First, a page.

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Understanding Panic Attack -- Symptoms

What Are the Symptoms of a Panic Attack?

If you have the sudden onset of four or more of the following symptoms, you may be having a panic attack:

  • Sudden high anxiety with or without a cause
  • Heart palpitations
  • Sweating
  • Shaking
  • A "smothering" sensation or shortness of breath
  • A feeling of choking
  • Chest pain or discomfort
  • Nausea
  • Dizziness or faintness
  • A sense of unreality
  • A fear of going crazy or losing control
  • A fear of dying
  • Numbness or tingling
  • Chills or hot flashes

An isolated panic attack, while extremely unpleasant, is not uncommon or life-threatening. Panic disorder and panic attacks are not the same thing; panic disorder refers to repeat panic attacks along with worry and concern about having repeat attacks. Panic attacks can be a symptom of other anxiety disorders as well.

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The Truth About Phobias

Weddings are generally joyous occasions, but not so for Marissa Wolicki, 25, of Toronto, Canada, who reluctantly attended one recently with her boyfriend. "All of a sudden, the room started to spin. I started to feel really nauseated. My heart went pound-pound-pound-pound. I grabbed my boyfriend's hand and said we had to go. He said, 'We can't go. We're in the middle of a wedding!' He started getting mad at me. People who don't have these attacks don't understand. My legs started to shake. I had...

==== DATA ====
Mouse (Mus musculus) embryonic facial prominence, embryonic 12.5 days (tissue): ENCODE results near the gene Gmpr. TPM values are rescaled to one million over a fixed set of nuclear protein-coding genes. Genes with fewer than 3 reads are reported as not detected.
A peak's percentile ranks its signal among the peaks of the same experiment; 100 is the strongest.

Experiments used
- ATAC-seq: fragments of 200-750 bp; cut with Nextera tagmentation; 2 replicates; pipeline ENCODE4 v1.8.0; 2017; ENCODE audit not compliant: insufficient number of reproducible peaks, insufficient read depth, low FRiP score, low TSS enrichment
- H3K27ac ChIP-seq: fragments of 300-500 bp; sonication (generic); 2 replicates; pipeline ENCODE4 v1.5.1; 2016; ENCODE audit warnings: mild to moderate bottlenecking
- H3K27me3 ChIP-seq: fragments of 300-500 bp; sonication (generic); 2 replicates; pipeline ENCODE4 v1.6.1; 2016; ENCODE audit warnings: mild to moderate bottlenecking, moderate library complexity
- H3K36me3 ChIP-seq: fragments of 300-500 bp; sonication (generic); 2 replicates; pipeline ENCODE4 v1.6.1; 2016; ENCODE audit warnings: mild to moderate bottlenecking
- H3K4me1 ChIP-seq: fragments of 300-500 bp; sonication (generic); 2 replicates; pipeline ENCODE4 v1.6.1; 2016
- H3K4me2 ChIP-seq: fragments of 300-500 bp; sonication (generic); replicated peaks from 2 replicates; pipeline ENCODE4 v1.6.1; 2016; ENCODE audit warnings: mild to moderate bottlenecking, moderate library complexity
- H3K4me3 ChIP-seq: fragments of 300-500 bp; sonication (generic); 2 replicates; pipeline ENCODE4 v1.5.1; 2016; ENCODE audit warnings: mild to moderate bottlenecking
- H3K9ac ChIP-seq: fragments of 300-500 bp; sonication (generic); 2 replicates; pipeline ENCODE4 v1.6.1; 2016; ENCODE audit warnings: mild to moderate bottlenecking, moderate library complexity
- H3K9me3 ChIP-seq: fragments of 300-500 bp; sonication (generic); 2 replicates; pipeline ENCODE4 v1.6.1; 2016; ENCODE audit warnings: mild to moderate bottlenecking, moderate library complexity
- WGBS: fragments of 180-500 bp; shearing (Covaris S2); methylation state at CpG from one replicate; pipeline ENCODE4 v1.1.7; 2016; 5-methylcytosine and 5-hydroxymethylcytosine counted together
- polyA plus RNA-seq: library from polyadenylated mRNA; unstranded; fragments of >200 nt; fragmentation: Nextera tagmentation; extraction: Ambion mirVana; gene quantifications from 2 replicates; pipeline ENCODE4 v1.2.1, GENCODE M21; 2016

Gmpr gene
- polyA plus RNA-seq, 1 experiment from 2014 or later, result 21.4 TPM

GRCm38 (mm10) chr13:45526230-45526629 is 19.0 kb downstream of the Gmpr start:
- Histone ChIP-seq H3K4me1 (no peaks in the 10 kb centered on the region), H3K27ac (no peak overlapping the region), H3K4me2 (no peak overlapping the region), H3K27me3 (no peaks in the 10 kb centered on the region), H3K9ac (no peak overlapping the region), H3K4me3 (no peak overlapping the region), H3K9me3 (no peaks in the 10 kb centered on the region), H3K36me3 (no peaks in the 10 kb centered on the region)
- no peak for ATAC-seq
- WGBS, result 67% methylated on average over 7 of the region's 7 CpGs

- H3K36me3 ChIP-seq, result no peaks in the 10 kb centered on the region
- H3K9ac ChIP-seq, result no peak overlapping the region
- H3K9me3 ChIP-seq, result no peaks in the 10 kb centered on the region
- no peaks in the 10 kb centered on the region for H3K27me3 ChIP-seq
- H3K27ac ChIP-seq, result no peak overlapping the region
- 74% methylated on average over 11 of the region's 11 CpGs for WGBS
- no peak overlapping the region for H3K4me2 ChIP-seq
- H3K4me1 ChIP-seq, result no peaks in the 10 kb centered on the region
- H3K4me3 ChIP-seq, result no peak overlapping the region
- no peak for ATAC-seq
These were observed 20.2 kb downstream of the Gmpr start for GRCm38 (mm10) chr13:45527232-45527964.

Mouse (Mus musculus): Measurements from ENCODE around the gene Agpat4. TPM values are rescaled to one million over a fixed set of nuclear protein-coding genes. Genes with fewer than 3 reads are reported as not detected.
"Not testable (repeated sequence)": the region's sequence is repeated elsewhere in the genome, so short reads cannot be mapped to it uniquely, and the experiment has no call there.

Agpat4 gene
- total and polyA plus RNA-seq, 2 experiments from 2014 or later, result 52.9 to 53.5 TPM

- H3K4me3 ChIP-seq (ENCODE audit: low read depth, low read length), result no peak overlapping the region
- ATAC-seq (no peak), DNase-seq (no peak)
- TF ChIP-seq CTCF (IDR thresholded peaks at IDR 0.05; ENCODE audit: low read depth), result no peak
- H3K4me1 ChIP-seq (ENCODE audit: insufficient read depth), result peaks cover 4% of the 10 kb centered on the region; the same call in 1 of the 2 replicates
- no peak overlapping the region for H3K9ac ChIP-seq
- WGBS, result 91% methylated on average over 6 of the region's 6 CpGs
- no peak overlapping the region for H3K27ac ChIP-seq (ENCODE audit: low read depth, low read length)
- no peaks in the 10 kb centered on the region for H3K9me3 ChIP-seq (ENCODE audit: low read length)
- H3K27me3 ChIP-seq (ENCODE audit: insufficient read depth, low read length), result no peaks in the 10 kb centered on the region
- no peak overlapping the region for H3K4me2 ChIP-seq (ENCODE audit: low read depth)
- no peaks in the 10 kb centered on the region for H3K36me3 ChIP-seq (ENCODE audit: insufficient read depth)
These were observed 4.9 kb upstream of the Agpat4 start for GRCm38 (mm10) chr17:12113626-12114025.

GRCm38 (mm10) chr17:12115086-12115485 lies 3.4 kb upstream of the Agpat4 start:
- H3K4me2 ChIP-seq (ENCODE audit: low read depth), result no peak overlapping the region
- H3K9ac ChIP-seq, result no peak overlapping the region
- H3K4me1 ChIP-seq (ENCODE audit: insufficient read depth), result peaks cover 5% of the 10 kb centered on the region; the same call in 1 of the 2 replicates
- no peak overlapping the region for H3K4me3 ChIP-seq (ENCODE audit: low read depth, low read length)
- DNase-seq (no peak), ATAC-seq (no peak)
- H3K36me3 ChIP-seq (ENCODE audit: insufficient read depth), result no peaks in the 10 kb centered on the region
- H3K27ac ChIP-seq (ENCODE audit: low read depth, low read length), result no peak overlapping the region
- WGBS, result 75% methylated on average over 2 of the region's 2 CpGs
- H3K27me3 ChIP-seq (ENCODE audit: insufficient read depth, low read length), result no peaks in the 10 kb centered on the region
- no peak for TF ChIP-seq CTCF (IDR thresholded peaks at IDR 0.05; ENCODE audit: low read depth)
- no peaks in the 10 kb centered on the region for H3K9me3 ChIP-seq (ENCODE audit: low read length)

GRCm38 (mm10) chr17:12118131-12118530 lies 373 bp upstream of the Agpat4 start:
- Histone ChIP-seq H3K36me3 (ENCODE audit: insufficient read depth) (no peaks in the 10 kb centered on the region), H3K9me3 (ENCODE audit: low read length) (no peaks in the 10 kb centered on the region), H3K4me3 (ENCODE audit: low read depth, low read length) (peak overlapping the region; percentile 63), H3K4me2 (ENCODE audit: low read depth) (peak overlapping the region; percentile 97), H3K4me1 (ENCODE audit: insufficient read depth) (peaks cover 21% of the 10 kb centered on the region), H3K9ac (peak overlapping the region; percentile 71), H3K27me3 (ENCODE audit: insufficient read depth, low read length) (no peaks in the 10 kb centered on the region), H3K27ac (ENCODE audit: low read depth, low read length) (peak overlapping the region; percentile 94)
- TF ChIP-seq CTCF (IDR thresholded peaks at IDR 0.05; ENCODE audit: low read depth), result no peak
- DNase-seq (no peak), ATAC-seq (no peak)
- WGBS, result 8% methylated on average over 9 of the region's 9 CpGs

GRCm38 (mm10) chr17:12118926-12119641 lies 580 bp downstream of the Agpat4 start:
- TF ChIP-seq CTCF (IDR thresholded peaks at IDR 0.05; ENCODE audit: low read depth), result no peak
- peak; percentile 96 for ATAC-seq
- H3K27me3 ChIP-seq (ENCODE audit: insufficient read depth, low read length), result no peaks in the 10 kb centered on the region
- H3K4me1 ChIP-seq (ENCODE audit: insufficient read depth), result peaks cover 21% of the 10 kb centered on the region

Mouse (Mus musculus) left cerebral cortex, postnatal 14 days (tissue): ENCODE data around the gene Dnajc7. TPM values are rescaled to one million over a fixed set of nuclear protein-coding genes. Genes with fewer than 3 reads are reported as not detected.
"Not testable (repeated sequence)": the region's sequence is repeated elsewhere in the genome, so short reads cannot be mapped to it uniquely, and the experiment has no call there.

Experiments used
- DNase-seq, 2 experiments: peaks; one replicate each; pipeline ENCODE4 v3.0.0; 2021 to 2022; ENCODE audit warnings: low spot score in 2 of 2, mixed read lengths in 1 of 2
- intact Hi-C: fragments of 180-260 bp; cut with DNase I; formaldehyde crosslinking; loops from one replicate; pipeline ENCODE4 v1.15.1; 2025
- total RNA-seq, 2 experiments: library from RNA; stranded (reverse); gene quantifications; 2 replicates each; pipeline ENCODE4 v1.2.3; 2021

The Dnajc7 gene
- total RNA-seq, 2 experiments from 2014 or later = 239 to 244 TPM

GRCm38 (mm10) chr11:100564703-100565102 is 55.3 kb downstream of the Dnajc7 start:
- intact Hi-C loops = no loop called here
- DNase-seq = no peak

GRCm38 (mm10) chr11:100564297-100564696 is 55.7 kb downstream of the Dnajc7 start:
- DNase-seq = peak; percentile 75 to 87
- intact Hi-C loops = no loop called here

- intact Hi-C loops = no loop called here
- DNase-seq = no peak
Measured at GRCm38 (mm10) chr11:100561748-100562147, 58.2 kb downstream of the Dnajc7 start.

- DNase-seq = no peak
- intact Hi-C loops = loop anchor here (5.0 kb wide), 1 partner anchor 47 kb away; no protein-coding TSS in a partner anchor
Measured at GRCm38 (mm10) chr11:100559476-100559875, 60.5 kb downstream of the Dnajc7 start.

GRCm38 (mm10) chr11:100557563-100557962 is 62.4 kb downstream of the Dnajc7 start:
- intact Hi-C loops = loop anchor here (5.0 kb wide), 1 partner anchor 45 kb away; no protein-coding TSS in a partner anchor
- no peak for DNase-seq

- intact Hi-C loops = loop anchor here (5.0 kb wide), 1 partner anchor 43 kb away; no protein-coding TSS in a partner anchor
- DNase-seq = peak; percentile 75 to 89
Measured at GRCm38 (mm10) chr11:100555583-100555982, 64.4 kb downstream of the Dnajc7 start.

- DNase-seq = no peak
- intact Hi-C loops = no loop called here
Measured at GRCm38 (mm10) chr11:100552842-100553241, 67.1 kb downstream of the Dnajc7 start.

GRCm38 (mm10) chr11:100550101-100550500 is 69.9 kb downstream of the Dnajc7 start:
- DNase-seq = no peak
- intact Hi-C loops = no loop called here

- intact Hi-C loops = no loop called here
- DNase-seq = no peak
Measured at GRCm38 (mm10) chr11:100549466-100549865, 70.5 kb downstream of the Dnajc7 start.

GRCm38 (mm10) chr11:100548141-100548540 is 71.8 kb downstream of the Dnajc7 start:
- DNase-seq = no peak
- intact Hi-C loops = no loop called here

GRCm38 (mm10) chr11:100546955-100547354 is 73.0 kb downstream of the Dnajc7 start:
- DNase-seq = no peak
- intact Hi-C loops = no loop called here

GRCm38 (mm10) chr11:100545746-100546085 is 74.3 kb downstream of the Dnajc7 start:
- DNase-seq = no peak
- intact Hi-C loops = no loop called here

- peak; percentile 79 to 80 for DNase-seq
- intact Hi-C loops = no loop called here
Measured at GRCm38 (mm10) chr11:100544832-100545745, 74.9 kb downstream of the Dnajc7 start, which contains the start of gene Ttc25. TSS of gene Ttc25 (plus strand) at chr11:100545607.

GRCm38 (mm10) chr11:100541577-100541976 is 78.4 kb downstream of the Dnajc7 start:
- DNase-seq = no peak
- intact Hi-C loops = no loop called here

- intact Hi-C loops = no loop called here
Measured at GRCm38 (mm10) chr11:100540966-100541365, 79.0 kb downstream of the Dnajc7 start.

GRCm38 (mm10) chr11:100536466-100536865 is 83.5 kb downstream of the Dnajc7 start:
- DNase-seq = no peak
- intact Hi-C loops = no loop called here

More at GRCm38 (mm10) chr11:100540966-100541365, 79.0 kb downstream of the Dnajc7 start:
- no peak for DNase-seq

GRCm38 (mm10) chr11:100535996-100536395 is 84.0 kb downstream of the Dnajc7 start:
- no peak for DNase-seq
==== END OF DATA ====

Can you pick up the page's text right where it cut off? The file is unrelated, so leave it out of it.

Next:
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You may think you're having a heart attack, and it's true that some of the symptoms can be similar. However, most people having a panic attack have had one before, triggered by a similar event or situation.

The chest pain of a panic attack usually stays in the mid-chest area (the pain of a heart attack commonly moves toward the left arm or jaw). You may also have rapid breathing, rapid heartbeat, and fear. A panic attack usually lasts only a few minutes, comes suddenly and disappears suddenly, but leaves you exhausted.

WebMD Medical Reference

Reviewed by Joseph Goldberg, MD on February 27, 2015

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